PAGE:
Abstract

Precise Re-Os dating of molybdenite from the Malmbjerg and Flammefjeld rift-related porphyry molybdenum deposits indicates that they are among the youngest magmatic events (25.8 ± 0.1 and 39.7 ± 0.2 Ma) in their respective areas of the East Greenland rifted continental margin. An 40Ar/39Ar age for biotite from the Malmbjerg granite stock (25.7 ± 0.3 Ma) demonstrates that molybdenite mineralization is essentially concurrent with granite emplacement. Further, the identical ages obtained by argon and Re-Os geochronology suggest that for the youngest events in a region, Re-Os and argon-based methods produce similar age results, whereas this is generally not the case for older ore-forming events that have been thermally overprinted. In the latter case, disturbance of argon systematics produces ages younger than those determined by Re-Os.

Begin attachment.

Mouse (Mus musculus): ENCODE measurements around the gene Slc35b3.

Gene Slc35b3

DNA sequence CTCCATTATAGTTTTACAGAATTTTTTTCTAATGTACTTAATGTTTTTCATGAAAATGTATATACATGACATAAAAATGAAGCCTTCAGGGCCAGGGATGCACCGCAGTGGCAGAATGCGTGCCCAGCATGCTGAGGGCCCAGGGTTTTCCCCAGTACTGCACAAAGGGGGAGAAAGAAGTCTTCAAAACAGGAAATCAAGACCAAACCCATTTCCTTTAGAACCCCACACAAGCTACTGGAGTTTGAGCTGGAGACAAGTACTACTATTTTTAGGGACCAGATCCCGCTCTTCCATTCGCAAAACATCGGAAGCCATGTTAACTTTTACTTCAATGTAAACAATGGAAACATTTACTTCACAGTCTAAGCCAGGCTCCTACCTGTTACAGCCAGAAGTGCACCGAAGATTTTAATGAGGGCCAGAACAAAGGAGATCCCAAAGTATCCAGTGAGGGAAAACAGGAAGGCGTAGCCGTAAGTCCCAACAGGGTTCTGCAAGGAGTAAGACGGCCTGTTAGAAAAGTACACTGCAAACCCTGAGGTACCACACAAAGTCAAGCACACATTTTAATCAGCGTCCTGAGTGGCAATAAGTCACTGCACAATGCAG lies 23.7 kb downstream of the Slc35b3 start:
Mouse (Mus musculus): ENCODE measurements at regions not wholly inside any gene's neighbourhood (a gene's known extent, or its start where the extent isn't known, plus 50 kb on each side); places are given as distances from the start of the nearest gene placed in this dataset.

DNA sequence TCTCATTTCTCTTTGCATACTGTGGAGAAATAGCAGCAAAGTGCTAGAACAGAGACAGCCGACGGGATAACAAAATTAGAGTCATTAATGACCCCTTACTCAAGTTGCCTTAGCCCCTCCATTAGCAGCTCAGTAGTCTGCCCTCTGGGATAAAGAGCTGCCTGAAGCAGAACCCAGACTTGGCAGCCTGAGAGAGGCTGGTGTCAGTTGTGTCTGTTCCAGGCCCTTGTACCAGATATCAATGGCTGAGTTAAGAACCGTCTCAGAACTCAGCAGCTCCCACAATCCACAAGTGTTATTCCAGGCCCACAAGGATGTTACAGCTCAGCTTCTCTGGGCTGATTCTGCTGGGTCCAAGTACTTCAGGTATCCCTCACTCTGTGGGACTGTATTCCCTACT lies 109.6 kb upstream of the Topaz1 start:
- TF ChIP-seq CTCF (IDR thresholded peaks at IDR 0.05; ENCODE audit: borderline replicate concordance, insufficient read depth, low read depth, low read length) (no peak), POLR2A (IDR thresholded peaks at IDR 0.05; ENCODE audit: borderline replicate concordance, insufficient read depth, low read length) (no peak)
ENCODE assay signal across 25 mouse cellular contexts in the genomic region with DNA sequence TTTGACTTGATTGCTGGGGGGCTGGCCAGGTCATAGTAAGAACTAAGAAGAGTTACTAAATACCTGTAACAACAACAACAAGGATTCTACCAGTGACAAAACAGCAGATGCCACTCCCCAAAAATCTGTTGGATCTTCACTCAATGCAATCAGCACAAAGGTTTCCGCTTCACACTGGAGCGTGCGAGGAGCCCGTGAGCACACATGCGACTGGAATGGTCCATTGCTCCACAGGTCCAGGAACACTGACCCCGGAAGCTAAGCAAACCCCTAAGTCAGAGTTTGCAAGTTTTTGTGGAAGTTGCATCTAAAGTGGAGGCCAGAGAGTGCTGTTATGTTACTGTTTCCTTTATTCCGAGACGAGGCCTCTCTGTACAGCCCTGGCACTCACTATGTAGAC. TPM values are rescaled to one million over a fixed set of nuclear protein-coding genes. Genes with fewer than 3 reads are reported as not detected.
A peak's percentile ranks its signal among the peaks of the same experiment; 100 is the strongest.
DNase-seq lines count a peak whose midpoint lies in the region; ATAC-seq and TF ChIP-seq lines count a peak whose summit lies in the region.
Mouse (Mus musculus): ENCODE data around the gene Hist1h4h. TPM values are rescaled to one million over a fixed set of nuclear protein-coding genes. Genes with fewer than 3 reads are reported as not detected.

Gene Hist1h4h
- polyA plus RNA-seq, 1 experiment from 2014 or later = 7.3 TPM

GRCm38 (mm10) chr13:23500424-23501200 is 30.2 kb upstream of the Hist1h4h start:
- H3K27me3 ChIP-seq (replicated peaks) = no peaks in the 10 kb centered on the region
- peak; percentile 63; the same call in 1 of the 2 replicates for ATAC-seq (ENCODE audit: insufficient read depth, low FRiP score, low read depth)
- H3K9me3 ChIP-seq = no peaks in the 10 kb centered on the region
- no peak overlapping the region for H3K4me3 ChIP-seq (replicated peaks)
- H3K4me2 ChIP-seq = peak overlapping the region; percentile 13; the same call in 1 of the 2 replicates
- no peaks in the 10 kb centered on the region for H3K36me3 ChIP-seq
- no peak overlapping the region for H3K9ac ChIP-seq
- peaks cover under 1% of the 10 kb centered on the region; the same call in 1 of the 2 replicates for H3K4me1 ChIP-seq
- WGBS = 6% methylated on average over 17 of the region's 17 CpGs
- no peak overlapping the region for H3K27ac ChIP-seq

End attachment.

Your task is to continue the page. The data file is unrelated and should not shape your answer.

Both deposits postdate continental breakup and the associated flood volcanism episode at 56 to 54 Ma. We suggest that the Malmbjerg and Flammefjeld molybdenum deposits formed during later periods of lithospheric uplift, which, at least in the case of Malmbjerg, may have been related to plate tectonic reorganization of the Northeast Atlantic Ocean basin. This uplift may have caused decompression mantle melting and renewed generation of mafic magma that led to crustal anatexis and the establishment of major hydrothermal systems. The suggestion that molybdenum mineralization occurred at times of late uplift of a volcanic rifted margin may be useful in prospecting.

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